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Sugar Addiction? What It Means for Dental Health; How to Crack the Habit

Got a sweet tooth? You’re not alone. A little more than half of all Americans confess strong taste for sweets, and 20% say it feels like a necessary part of their daily diet, according to this survey from Rasmussen Reports. Many of our Cincinnati dental patients cite sugar as their biggest challenge when it comes to their family’s dental health.

In fact, many more scientists are apt to describe sugar as “an addiction.” Authors in a review in the British Journal of Sports Medicine describe it as “similar to that of cocaine, altering mood, possibly through its ability to induce reward and pleasure, leading to the seeking out of sugar.”

One study found that in mice “intermittent access to sugar and chow is capable of producing a ‘dependency.’ This was operationally defined by tests for binging, withdrawal, craving and cross-sensitization to amphetamine and alcohol.”

Sugar Smacks?

Scientists describe sugar’s effect on the brain as similar to opium. “Sugar addiction seems to be dependence to the natural endogenous opioids that get released upon sugar intake,” according to the study published in the British Journal of Sports Medicine. “In both animals and humans, the evidence in the literature shows substantial parallels and overlap between drugs of abuse and sugar, from the standpoint of brain neurochemistry as well as behavior.”

Indeed, some mice even prefer sugar over cocaine — and yes mice have been known to exhibit sugar withdrawal.

“In animals, it is actually more addictive than even cocaine, so sugar is pretty much probably the most consumed addictive substance around the world and it is wreaking havoc on our health,” cardiovascular research scientist James J DiNicolantonio told the Guardian. He is the co-author of the study.

So maybe you’re not crazy after all. You might be addicted to sugar — a compulsion that is scientifically based in addictive urges.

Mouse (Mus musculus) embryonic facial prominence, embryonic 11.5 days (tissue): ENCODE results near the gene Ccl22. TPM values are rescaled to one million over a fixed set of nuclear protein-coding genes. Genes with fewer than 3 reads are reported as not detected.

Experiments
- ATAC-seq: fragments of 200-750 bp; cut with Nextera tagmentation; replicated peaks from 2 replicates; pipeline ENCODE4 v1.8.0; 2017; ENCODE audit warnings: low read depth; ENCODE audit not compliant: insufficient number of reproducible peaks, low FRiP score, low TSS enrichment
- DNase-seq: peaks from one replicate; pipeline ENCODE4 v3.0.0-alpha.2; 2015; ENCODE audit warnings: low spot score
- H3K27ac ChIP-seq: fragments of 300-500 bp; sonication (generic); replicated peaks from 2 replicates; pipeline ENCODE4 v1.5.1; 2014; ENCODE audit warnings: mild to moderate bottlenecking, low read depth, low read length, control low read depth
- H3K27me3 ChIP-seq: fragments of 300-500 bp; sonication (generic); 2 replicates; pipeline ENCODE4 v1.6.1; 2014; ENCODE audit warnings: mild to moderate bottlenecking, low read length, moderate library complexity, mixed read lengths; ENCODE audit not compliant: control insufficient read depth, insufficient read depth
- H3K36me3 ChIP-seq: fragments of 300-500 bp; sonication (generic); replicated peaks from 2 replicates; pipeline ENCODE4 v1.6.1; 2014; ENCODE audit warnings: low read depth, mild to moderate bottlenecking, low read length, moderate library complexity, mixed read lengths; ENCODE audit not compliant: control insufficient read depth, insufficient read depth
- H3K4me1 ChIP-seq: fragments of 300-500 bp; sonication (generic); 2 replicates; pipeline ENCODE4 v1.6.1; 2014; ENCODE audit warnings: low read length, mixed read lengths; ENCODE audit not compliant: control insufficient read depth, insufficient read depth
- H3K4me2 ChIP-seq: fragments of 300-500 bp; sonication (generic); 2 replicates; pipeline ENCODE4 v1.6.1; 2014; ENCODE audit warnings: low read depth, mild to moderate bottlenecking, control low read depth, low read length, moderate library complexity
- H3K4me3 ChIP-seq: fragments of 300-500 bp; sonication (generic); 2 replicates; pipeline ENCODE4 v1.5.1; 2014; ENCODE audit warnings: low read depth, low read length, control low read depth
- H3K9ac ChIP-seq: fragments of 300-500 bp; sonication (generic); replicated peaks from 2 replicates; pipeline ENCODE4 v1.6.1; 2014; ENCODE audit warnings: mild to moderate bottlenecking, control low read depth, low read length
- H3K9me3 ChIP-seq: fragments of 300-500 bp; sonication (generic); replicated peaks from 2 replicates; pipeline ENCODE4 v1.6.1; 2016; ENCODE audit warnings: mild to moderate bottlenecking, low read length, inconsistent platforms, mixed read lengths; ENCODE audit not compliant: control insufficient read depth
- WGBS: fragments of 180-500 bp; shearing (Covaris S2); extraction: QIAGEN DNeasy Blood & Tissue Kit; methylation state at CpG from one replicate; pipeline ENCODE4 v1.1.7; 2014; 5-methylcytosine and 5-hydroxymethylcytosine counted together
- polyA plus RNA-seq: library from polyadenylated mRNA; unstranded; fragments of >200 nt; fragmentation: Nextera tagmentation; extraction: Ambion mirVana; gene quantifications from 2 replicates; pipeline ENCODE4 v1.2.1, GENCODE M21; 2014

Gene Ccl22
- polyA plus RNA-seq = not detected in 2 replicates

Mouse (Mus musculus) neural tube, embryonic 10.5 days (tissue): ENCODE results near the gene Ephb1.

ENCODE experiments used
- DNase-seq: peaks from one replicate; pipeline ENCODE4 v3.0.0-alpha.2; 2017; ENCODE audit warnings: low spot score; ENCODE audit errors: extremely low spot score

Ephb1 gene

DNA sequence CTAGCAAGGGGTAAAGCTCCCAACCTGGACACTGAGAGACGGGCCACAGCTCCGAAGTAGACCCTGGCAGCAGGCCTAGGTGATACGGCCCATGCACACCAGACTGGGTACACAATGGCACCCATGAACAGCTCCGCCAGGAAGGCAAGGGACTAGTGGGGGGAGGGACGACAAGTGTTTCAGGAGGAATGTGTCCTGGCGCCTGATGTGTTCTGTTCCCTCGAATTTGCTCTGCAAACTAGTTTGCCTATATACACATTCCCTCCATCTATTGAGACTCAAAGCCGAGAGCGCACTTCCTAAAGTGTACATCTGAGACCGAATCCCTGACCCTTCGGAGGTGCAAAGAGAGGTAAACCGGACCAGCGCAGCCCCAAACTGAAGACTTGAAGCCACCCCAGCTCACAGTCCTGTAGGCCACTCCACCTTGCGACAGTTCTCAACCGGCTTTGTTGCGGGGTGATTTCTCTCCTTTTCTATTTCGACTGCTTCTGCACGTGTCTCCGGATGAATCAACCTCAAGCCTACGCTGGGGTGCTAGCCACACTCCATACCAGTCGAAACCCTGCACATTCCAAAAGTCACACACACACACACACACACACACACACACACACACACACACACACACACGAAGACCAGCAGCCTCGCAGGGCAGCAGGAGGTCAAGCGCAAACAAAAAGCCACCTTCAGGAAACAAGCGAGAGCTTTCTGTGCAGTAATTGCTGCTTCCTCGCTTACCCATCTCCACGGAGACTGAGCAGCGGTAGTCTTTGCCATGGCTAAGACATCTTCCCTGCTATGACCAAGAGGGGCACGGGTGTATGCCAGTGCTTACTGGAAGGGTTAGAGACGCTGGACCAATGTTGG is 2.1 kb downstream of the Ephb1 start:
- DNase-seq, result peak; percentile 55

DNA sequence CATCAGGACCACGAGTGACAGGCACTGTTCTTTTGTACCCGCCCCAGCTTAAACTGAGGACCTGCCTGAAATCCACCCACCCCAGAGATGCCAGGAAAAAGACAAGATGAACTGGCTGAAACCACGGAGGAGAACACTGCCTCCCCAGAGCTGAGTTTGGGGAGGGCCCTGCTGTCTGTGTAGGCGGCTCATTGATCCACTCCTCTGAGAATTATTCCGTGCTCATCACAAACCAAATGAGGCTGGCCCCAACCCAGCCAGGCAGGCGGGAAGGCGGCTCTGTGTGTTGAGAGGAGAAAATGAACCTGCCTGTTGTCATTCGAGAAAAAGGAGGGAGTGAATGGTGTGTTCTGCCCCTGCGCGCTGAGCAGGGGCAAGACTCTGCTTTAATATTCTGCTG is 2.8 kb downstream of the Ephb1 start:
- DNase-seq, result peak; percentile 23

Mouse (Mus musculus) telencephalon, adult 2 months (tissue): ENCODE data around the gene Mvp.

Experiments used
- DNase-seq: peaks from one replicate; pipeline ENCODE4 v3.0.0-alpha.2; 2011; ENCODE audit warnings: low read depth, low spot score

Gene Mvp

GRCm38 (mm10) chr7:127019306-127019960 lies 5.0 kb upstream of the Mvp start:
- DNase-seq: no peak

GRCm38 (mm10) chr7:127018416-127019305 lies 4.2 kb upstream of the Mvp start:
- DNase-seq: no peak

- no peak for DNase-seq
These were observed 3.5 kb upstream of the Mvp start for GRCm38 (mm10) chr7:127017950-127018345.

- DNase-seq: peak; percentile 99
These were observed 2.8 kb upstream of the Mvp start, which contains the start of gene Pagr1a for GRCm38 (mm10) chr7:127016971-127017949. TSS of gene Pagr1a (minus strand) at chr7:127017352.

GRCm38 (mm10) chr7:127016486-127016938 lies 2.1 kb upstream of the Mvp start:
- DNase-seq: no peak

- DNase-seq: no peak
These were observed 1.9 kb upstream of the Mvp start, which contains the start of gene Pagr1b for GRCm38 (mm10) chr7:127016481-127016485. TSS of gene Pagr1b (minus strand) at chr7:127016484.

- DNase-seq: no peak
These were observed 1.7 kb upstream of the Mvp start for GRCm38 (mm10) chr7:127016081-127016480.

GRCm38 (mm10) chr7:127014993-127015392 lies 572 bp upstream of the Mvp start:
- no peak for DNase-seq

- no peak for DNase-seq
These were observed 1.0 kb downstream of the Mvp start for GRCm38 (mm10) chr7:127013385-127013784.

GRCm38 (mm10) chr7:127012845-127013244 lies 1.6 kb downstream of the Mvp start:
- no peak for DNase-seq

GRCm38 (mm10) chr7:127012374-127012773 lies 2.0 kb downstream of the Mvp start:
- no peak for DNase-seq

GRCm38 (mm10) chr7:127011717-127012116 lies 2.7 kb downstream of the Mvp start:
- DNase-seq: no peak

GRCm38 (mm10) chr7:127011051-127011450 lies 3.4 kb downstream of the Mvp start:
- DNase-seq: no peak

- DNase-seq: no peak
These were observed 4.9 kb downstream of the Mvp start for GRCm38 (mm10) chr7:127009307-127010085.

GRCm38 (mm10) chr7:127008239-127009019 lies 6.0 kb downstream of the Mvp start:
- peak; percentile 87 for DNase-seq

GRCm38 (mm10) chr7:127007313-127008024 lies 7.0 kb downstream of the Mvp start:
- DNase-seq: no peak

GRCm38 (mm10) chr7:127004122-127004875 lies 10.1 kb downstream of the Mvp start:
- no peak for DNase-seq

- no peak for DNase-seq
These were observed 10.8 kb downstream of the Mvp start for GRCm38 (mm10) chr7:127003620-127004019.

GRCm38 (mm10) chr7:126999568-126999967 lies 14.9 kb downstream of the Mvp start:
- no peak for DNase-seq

So What Do You Do About It?

First, separate cravings from actual hunger. If you feel the desire to eat something sweet but are not technically hungry, your body is really just thirsting for that dopamine rush to your brain. If you are hungry, however, cravings can be disastrous. The first thing to do is sit down and eat a healthy meal. Fruit and vegetables that have natural sugars can be a way to satisfy the hunger and taste a little sweetness that’s healthy.

Another good way to deal with pure sugar cravings is to distract yourself. Find another way to get that dopamine award. Go for a walk. Take a shower. Be romantic with your partner. Soak yourself in some nature. Enjoy a good book or your favorite music.

What to Avoid

Whatever you do, don’t skimp on sleep. The better rested you are, the less you’ll be susceptible to sugar tooth breakdowns. Avoid starving yourself — being hungry can lead to sugar indulgences. Also, stay away from artificial sweeteners. Many studies indicate these may actually increase our appetite for sugar and cause us to gain weight.

If you are fighting a sugar addiction, stop keeping sweets around the house. Don’t buy it. If you have to leave the house to feed your addiction, you’ll be less likely to break down.

Talk to your Cincinnati dentist. He or she may be able to suggest techniques or provide positive feedback to help you kick the addiction.

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